Feature Archive : La Bibliothèque Nationale de France (BNF) – site Richelieu-Louvois
Each month, a postgraduate student or an early career researcher shares their experiences of using a particular archive. The overall aim of this section is to create a database of the different archives available to those working on French and Francophone studies that will be of help particularly to students just starting out in research.
David Nicoll (University of Warwick) works on Protestant noble identity during the Wars of Religion in France. Here, he discusses his research at the Richelieu-Louvois site of the Bibliothèque Nationale in Paris.
The Richelieu-Louvois site of the Bibliothèque Nationale de France (BNF), located on Rue de Richelieu in Paris, is an extremely useful research library. Having been based there for the best part of six weeks, I became quite familiar with its inner workings. I was researching a variety of different documents, but particularly royal and noble correspondence, muster rolls, and family papers during in the French Wars of Religion. These sources were mainly located in the Fonds Francais, Cabinet des Titres, and Clairambault series. Any search for royal correspondence in France must start at the BNF, or research on particular nobles in sixteenth-century France. All these documents are in the Département des Manuscrits, on the third floor of the library.
Département des Manuscrits © BnF
Registering for a BNF readers card is a simple enough process, only requiring a letter from your supervisor and a student card. It is important to check the dates the BNF is closed, as France has no shortage of jours fériés. The BNF is open from Monday to Saturday, from 10-6.
Richelieu is very well situated as a site, easier to get to than the BNF site at François-Mitterand, the closest metro stop being Bourse. It is a 5 or 10 minute walk away from the Louvre, which is a nice break from research. There is no café actually in the Richelieu site, although as it is in the centre of Paris, there is no shortage around. If you are bringing your own lunch (which I did most of the time), there is a small park to sit in directly opposite the library entrance.
The archivists are quite helpful, referring you to the archivist specialising on your chosen subject. Instead of struggling with the various idiosyncrasies of the archive, it is much easier to direct all questions to the président de salle, who are generally very knowledgeable and can point you in the right direction. I much preferred working here than at the François Mitterand site, which has no shortage of walking!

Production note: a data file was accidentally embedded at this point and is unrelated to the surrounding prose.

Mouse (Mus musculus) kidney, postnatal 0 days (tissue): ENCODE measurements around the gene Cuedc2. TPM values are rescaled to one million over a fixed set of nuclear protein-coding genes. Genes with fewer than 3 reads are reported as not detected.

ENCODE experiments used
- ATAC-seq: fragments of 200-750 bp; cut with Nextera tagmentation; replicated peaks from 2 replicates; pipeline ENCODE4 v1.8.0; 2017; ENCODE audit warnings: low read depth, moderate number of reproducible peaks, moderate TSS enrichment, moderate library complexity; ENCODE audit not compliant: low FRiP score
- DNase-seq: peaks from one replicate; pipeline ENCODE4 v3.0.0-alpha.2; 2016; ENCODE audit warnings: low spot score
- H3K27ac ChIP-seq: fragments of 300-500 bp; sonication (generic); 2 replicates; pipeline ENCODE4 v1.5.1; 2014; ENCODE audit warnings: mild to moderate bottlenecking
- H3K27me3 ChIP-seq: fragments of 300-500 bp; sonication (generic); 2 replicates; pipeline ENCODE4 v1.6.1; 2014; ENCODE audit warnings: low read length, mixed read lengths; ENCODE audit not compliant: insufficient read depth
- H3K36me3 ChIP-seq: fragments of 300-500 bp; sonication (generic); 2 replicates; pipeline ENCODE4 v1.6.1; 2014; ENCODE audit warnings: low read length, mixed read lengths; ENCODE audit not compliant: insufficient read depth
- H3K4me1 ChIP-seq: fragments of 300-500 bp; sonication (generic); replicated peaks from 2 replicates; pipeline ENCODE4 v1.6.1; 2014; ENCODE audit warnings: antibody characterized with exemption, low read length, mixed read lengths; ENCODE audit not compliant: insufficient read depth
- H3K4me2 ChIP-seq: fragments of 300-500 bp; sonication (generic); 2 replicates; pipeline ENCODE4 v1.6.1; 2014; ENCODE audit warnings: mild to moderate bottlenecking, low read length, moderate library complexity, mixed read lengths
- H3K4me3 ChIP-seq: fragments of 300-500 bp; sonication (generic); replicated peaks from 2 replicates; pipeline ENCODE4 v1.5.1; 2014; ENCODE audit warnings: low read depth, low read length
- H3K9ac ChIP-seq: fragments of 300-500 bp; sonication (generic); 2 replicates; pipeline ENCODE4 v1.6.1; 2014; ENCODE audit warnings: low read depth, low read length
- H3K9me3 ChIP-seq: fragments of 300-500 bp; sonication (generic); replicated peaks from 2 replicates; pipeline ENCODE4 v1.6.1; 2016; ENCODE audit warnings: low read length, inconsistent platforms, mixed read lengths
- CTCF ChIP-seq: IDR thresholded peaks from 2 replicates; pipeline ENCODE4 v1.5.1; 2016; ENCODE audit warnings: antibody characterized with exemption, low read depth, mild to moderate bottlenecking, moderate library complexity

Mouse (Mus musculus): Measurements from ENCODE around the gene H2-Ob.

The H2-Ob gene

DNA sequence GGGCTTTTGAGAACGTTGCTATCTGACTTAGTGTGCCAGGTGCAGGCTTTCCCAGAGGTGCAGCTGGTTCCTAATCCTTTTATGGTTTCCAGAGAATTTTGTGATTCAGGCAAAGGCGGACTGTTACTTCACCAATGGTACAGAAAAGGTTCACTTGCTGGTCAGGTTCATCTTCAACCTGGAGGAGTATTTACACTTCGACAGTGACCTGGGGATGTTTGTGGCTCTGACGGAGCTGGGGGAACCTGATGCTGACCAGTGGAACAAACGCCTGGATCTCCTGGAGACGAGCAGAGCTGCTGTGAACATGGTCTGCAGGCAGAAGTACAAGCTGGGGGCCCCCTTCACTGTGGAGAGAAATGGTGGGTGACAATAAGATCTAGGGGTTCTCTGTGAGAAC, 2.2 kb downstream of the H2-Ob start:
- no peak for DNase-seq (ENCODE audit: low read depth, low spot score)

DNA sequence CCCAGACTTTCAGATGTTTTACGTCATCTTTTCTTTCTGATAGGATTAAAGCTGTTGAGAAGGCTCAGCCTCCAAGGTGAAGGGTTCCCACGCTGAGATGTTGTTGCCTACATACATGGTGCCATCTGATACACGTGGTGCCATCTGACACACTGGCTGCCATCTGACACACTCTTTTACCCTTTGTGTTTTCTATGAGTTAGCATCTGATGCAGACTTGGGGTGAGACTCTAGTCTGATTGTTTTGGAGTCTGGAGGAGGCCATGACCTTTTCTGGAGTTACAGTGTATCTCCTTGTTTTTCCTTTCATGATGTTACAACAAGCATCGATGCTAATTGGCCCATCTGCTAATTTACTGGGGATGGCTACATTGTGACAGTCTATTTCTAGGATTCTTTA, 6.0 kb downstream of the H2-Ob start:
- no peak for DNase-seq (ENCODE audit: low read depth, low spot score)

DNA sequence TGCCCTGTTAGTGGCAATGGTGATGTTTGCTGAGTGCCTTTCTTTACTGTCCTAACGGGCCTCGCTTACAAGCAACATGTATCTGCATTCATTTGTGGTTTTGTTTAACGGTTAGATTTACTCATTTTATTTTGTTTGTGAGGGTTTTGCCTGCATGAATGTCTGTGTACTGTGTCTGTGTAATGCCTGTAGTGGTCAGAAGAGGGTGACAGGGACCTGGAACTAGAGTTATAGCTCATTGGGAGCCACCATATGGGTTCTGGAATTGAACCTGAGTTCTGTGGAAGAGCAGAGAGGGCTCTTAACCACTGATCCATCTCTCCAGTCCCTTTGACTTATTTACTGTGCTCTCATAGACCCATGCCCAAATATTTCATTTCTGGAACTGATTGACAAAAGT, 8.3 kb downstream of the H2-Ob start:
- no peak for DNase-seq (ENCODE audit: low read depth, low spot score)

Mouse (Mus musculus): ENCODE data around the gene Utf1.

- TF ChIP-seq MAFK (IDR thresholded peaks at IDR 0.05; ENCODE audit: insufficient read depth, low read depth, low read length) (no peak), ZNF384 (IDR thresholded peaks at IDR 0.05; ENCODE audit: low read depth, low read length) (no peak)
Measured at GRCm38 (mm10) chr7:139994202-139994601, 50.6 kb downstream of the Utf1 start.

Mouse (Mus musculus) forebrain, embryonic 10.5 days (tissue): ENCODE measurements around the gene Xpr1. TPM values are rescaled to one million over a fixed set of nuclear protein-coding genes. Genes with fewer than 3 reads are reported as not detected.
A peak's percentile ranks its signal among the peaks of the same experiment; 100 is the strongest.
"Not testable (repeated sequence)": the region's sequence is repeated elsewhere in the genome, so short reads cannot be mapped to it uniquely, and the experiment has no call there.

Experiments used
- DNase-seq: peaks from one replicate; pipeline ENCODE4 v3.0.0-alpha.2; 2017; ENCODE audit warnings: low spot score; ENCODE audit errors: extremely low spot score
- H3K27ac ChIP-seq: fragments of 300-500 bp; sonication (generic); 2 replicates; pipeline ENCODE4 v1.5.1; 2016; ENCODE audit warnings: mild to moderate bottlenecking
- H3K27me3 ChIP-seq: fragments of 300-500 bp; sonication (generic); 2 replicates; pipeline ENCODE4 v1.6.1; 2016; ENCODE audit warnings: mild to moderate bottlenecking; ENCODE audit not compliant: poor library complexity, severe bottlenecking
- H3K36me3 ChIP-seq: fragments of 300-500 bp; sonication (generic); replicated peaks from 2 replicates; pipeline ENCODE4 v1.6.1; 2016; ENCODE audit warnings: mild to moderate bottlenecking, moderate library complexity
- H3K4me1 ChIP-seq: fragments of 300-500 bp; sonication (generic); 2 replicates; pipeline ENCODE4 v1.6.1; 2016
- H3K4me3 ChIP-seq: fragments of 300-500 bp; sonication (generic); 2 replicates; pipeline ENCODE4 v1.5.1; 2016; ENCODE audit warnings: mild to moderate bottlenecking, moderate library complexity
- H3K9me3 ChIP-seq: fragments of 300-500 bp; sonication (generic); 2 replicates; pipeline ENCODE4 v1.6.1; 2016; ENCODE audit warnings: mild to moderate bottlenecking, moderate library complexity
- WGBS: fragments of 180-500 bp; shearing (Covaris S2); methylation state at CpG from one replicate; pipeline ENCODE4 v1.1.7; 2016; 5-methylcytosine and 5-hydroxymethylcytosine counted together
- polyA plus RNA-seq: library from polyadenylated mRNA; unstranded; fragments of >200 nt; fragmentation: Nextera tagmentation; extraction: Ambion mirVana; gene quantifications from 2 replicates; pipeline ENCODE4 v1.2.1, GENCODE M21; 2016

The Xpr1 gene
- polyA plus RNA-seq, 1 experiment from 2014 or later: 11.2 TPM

The reading room is nice to work in, with working wi-fi and Ethernet. The microfilm readers are also located in this room, but the brightness of the room can sometimes mean it is difficult to read documents (unlike the Archives Nationales site at Pierrefitte-sur-Seine, which is great for reading microfilm).
Arret de Monsieur de Joyeuse, Commandant En Languedoc à Monsieur de St. Vidal pour assembler les troupes de Vélay Contre les Rebelles, June 1562. (Nouvelles acquisitions françaises 23080 f.2, photo David Nicoll)
It is important to note that due to the ongoing renovations at the library, certain documents will take several days to arrive, and all the series affected are listed here (http://www.bnf.fr/documents/com_differee_manuscrits.pdf). You can generally view five manuscripts and five reels of microfilm each day. The microfilm is much quicker to work through as it is not subject to the specified times at which the archivists retrieve the requested manuscripts. If a source is microfilmed or digitised online (as a good number are), you will generally not be able to view the actual physical document, although you can plead your case. Unfortunately, due to the current renovation, there is some secondary literature located on site which is still not available to view, although BNF François Mitterand has everything anyway. Overall it is definitely one of the better archives to work at in Paris.
David Nicoll is in the second year of a PhD studying Protestant noble identity during the Wars of Religion in France at the University of Warwick. He is particularly interested in noble adherence to the Protestant cause, exploring why the nobles chose to join the movement and what this adherence meant in practice
Thank you very much for this, David!